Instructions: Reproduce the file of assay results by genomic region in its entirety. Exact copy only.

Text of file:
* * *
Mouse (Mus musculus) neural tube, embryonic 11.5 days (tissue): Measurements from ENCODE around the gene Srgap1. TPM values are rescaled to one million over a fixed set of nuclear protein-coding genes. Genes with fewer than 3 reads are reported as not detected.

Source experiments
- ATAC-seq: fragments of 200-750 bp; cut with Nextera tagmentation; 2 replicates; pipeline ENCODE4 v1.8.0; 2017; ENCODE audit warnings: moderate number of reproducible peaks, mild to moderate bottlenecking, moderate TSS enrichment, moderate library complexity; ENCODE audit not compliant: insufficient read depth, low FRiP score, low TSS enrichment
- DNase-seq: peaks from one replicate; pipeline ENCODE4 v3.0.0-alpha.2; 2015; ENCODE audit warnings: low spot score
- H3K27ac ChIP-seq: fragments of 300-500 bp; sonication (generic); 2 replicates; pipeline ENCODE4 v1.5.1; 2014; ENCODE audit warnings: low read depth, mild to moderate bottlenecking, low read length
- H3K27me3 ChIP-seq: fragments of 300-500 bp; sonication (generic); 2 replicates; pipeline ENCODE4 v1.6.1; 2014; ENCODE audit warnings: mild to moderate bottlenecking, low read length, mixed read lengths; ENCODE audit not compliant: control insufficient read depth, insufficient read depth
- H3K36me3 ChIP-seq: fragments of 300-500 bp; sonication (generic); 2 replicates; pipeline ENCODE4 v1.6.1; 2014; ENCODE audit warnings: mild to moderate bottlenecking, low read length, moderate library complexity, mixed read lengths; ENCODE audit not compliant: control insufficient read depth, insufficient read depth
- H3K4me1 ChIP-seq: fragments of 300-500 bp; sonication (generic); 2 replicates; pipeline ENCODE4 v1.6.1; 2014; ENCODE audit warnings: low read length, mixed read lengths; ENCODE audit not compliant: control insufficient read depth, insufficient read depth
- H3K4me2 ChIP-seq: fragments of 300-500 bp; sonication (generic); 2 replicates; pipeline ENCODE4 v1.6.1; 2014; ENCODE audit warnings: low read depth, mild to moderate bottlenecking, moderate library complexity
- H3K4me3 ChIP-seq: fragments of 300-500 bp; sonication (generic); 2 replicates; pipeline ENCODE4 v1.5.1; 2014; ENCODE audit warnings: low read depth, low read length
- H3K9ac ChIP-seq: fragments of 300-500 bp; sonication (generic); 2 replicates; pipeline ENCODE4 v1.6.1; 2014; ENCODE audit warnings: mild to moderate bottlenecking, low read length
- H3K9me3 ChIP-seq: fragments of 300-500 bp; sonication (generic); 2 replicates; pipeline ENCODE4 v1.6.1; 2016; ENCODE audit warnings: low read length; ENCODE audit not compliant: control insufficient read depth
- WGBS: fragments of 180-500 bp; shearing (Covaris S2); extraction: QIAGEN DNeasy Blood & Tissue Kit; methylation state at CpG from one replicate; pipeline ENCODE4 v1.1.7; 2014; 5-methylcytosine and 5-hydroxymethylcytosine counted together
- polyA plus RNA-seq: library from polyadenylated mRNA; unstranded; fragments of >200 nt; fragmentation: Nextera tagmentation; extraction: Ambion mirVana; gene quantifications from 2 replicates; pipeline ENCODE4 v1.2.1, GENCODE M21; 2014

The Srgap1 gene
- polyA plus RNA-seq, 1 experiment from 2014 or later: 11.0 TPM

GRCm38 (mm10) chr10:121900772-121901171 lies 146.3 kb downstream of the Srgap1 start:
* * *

Mouse (Mus musculus) neural tube, embryonic 11.5 days (tissue): Measurements from ENCODE around the gene Srgap1. TPM values are rescaled to one million over a fixed set of nuclear protein-coding genes. Genes with fewer than 3 reads are reported as not detected.

Source experiments
- ATAC-seq: fragments of 200-750 bp; cut with Nextera tagmentation; 2 replicates; pipeline ENCODE4 v1.8.0; 2017; ENCODE audit warnings: moderate number of reproducible peaks, mild to moderate bottlenecking, moderate TSS enrichment, moderate library complexity; ENCODE audit not compliant: insufficient read depth, low FRiP score, low TSS enrichment
- DNase-seq: peaks from one replicate; pipeline ENCODE4 v3.0.0-alpha.2; 2015; ENCODE audit warnings: low spot score
- H3K27ac ChIP-seq: fragments of 300-500 bp; sonication (generic); 2 replicates; pipeline ENCODE4 v1.5.1; 2014; ENCODE audit warnings: low read depth, mild to moderate bottlenecking, low read length
- H3K27me3 ChIP-seq: fragments of 300-500 bp; sonication (generic); 2 replicates; pipeline ENCODE4 v1.6.1; 2014; ENCODE audit warnings: mild to moderate bottlenecking, low read length, mixed read lengths; ENCODE audit not compliant: control insufficient read depth, insufficient read depth
- H3K36me3 ChIP-seq: fragments of 300-500 bp; sonication (generic); 2 replicates; pipeline ENCODE4 v1.6.1; 2014; ENCODE audit warnings: mild to moderate bottlenecking, low read length, moderate library complexity, mixed read lengths; ENCODE audit not compliant: control insufficient read depth, insufficient read depth
- H3K4me1 ChIP-seq: fragments of 300-500 bp; sonication (generic); 2 replicates; pipeline ENCODE4 v1.6.1; 2014; ENCODE audit warnings: low read length, mixed read lengths; ENCODE audit not compliant: control insufficient read depth, insufficient read depth
- H3K4me2 ChIP-seq: fragments of 300-500 bp; sonication (generic); 2 replicates; pipeline ENCODE4 v1.6.1; 2014; ENCODE audit warnings: low read depth, mild to moderate bottlenecking, moderate library complexity
- H3K4me3 ChIP-seq: fragments of 300-500 bp; sonication (generic); 2 replicates; pipeline ENCODE4 v1.5.1; 2014; ENCODE audit warnings: low read depth, low read length
- H3K9ac ChIP-seq: fragments of 300-500 bp; sonication (generic); 2 replicates; pipeline ENCODE4 v1.6.1; 2014; ENCODE audit warnings: mild to moderate bottlenecking, low read length
- H3K9me3 ChIP-seq: fragments of 300-500 bp; sonication (generic); 2 replicates; pipeline ENCODE4 v1.6.1; 2016; ENCODE audit warnings: low read length; ENCODE audit not compliant: control insufficient read depth
- WGBS: fragments of 180-500 bp; shearing (Covaris S2); extraction: QIAGEN DNeasy Blood & Tissue Kit; methylation state at CpG from one replicate; pipeline ENCODE4 v1.1.7; 2014; 5-methylcytosine and 5-hydroxymethylcytosine counted together
- polyA plus RNA-seq: library from polyadenylated mRNA; unstranded; fragments of >200 nt; fragmentation: Nextera tagmentation; extraction: Ambion mirVana; gene quantifications from 2 replicates; pipeline ENCODE4 v1.2.1, GENCODE M21; 2014

The Srgap1 gene
- polyA plus RNA-seq, 1 experiment from 2014 or later: 11.0 TPM

GRCm38 (mm10) chr10:121900772-121901171 lies 146.3 kb downstream of the Srgap1 start: